A Canadian court has convicted two terror suspects over a plot to attack a train from New York to Toronto. Raed Jaser, a Canadian resident of Palestinian descent, and Tunisian migrant Chiheb Esseghaier were arrested in 2013 after an undercover operation.
The US military has called for “vigilance” after an online threat was allegedly made by Islamic State (IS) to about 100 of its personnel. A list of names and addresses was posted on a website linked to the group alongside a call for them to be killed. The Pentagon said the threat was unverified and would be investigated.
Reported 21st March 2015 – US security staff shot a knife-wielding man three times at New Orleans international airport after he tried to storm a checkpoint, officials say. They say the man, named as Richard White, 62, attacked an airport security worker with wasp spray before striking another on the arm with a large knife.
Reported 22nd March 2015 – A man who was shot by police as he tried to storm a checkpoint at New Orleans international airport on Friday has died from his wounds, police say. Richard White, 63, allegedly struck a security worker with a large knife after attacking another with spray.
Last week, a plane en route to Denver, Colorado, was been forced to return to Washington DC after a man caused a disturbance onboard. Passengers had to tackle the man as he charged the cockpit claiming to have a bomb, according to local media reports. Airport police took the man – who has not been named – into custody late last Monday, and later to a local hospital.
Early last week, A US millionaire who was recorded in private appearing to confess to three killings has been charged with murder in Los Angeles. Robert Durst was filming a documentary about his connections to three deaths when he remarked off camera he had “killed them all”. Prosecutors charged the former property tycoon with murdering his friend Susan Berman. He may face the death penalty.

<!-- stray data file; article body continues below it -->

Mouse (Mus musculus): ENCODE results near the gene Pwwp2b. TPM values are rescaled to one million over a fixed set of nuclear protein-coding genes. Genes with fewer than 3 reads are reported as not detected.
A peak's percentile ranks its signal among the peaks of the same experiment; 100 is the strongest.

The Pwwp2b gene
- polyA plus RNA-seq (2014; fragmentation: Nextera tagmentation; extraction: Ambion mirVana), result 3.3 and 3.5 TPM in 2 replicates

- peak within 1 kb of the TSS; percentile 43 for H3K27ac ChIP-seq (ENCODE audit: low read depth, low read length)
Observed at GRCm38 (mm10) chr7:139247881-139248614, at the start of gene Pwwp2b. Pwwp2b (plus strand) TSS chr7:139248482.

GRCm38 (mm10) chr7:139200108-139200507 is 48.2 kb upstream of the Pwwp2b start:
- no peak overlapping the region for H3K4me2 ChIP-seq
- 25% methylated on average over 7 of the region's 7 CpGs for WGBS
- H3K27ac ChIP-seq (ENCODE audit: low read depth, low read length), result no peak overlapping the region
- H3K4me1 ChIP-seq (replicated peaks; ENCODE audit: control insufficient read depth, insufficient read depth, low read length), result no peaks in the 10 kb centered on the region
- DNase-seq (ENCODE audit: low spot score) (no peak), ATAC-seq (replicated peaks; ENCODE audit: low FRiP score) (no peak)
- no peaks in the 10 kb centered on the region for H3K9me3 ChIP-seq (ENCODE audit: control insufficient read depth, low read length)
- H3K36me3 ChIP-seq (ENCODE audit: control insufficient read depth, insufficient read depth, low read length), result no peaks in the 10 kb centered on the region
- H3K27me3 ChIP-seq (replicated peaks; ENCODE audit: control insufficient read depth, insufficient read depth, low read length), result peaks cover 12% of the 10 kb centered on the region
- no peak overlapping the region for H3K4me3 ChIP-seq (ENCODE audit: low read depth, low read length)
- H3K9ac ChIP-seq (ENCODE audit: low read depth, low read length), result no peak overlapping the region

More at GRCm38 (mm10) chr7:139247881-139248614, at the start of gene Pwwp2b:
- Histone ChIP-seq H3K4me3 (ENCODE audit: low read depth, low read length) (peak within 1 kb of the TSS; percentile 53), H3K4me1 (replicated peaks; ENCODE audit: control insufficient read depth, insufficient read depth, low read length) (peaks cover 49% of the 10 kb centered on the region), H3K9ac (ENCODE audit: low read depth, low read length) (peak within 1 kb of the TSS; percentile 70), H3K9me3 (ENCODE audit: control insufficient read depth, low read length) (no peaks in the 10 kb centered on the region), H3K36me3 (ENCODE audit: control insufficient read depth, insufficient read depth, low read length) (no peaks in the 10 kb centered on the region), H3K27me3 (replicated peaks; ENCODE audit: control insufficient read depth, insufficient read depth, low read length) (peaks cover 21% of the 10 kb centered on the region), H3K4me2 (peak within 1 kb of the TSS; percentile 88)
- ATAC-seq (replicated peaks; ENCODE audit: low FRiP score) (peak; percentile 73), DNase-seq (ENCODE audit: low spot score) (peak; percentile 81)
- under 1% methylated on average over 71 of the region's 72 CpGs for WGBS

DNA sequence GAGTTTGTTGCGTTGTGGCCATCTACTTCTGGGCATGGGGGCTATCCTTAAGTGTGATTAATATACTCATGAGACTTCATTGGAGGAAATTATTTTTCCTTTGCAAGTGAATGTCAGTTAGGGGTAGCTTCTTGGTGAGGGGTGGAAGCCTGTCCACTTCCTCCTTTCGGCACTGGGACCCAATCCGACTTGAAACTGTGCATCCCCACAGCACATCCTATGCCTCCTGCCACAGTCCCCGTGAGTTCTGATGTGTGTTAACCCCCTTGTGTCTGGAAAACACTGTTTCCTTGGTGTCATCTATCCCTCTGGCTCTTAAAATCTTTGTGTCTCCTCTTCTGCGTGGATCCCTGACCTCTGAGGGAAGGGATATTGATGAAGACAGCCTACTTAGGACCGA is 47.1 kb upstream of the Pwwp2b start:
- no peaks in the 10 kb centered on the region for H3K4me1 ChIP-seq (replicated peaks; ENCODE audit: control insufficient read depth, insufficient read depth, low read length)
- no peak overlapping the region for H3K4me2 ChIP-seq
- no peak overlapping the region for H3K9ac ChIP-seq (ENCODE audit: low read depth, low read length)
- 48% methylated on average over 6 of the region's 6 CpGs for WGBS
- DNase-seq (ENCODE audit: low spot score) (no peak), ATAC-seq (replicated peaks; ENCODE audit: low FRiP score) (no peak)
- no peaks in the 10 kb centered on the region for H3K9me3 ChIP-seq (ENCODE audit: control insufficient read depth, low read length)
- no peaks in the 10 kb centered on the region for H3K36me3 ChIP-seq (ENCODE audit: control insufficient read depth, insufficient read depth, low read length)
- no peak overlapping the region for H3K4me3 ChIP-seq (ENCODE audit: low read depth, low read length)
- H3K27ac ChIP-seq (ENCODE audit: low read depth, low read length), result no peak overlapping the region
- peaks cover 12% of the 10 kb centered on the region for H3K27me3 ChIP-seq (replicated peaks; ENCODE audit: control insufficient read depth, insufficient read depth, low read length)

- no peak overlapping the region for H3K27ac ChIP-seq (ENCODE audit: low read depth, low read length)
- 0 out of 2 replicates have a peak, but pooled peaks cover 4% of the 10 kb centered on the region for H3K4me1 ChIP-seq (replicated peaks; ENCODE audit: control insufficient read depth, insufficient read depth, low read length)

The White House says it is deeply concerned at what it called the “divisive rhetoric” in the Israeli election, which ended in a surprise win for Benjamin Netanyahu’s Likud party. During campaigning, Mr Netanyahu said he would not allow the creation of a Palestinian state if re-elected.
Last week, the US Secret Service said it is conducting further tests on an envelope posted to the White House which may contain cyanide. Tests at a post screening facility were found to have traces of the poison.
A US Air Force veteran accused of trying to join Islamic State has appeared in court in New York and denied all charges. Tairod Nathan Webster Pugh, a 47-year-old former aircraft mechanic from New Jersey, spoke only to repeat his name to the judge.
One person is dead and at least five have been shot at multiple locations in a suburb of Phoenix, Arizona.
Police have arrested a gunman – who has not been named – after a manhunt in Mesa lasting several hours. Multiple locations across the city were in lockdown as police from several nearby communities converged on the city to help with the search.
One month to the day before the April 15, 2013, Boston Marathon bombings, someone used Dzhokhar Tsarnaev’s laptop computer to read a seven-page article titled ‘Make a Bomb in the Kitchen of Your Mom’ in the al-Qaeda magazine, ‘Inspire’. The laptop was also used to read ‘Join the Caravan’, an appeal to Muslims to rise up written Abdullah Yusuf Azzam, a slain founding member of al-Qaeda nicknamed the ‘Father of Global Jihad’.’ The supervisor of the FBI’s Boston Cyber Squad who is a computer forensics expert, testified in court in the continuing case against Dzhokhar Tsarnaev.